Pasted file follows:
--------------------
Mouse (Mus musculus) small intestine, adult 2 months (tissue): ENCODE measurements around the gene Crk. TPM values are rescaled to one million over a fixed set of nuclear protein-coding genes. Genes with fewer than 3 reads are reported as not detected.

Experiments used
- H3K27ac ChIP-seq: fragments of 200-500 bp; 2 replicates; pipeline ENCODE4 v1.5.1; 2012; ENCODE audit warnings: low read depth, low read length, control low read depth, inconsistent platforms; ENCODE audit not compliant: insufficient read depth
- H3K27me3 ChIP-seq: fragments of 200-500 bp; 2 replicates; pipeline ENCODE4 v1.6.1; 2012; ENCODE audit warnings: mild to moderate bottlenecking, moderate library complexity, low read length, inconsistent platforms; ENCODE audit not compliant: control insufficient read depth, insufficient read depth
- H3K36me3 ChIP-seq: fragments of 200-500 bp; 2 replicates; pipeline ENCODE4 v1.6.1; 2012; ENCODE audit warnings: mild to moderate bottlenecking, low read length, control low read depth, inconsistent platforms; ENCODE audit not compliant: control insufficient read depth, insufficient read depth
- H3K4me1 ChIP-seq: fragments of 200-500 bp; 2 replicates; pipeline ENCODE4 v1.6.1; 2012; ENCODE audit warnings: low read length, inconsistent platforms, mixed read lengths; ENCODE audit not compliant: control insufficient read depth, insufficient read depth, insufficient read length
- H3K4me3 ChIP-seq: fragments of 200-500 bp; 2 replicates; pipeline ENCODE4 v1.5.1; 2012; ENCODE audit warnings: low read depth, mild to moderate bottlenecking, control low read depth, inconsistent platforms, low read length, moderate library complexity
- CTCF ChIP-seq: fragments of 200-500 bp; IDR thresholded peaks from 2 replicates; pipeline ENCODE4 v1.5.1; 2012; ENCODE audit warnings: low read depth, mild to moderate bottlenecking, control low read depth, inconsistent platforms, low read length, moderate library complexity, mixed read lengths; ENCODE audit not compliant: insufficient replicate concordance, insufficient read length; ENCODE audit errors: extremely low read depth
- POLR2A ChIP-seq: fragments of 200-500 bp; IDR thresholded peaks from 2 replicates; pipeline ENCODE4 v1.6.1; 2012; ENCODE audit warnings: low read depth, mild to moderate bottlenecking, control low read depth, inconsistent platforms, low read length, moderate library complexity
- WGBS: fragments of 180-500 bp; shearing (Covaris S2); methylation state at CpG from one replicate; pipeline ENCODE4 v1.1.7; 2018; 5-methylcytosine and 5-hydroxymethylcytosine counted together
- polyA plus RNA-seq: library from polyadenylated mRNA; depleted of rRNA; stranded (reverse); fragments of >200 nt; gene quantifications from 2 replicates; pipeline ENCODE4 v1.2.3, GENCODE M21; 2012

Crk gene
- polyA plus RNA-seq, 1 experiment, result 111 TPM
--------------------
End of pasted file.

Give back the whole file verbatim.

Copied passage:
Mouse (Mus musculus) small intestine, adult 2 months (tissue): ENCODE measurements around the gene Crk. TPM values are rescaled to one million over a fixed set of nuclear protein-coding genes. Genes with fewer than 3 reads are reported as not detected.

Experiments used
- H3K27ac ChIP-seq: fragments of 200-500 bp; 2 replicates; pipeline ENCODE4 v1.5.1; 2012; ENCODE audit warnings: low read depth, low read length, control low read depth, inconsistent platforms; ENCODE audit not compliant: insufficient read depth
- H3K27me3 ChIP-seq: fragments of 200-500 bp; 2 replicates; pipeline ENCODE4 v1.6.1; 2012; ENCODE audit warnings: mild to moderate bottlenecking, moderate library complexity, low read length, inconsistent platforms; ENCODE audit not compliant: control insufficient read depth, insufficient read depth
- H3K36me3 ChIP-seq: fragments of 200-500 bp; 2 replicates; pipeline ENCODE4 v1.6.1; 2012; ENCODE audit warnings: mild to moderate bottlenecking, low read length, control low read depth, inconsistent platforms; ENCODE audit not compliant: control insufficient read depth, insufficient read depth
- H3K4me1 ChIP-seq: fragments of 200-500 bp; 2 replicates; pipeline ENCODE4 v1.6.1; 2012; ENCODE audit warnings: low read length, inconsistent platforms, mixed read lengths; ENCODE audit not compliant: control insufficient read depth, insufficient read depth, insufficient read length
- H3K4me3 ChIP-seq: fragments of 200-500 bp; 2 replicates; pipeline ENCODE4 v1.5.1; 2012; ENCODE audit warnings: low read depth, mild to moderate bottlenecking, control low read depth, inconsistent platforms, low read length, moderate library complexity
- CTCF ChIP-seq: fragments of 200-500 bp; IDR thresholded peaks from 2 replicates; pipeline ENCODE4 v1.5.1; 2012; ENCODE audit warnings: low read depth, mild to moderate bottlenecking, control low read depth, inconsistent platforms, low read length, moderate library complexity, mixed read lengths; ENCODE audit not compliant: insufficient replicate concordance, insufficient read length; ENCODE audit errors: extremely low read depth
- POLR2A ChIP-seq: fragments of 200-500 bp; IDR thresholded peaks from 2 replicates; pipeline ENCODE4 v1.6.1; 2012; ENCODE audit warnings: low read depth, mild to moderate bottlenecking, control low read depth, inconsistent platforms, low read length, moderate library complexity
- WGBS: fragments of 180-500 bp; shearing (Covaris S2); methylation state at CpG from one replicate; pipeline ENCODE4 v1.1.7; 2018; 5-methylcytosine and 5-hydroxymethylcytosine counted together
- polyA plus RNA-seq: library from polyadenylated mRNA; depleted of rRNA; stranded (reverse); fragments of >200 nt; gene quantifications from 2 replicates; pipeline ENCODE4 v1.2.3, GENCODE M21; 2012

Crk gene
- polyA plus RNA-seq, 1 experiment, result 111 TPM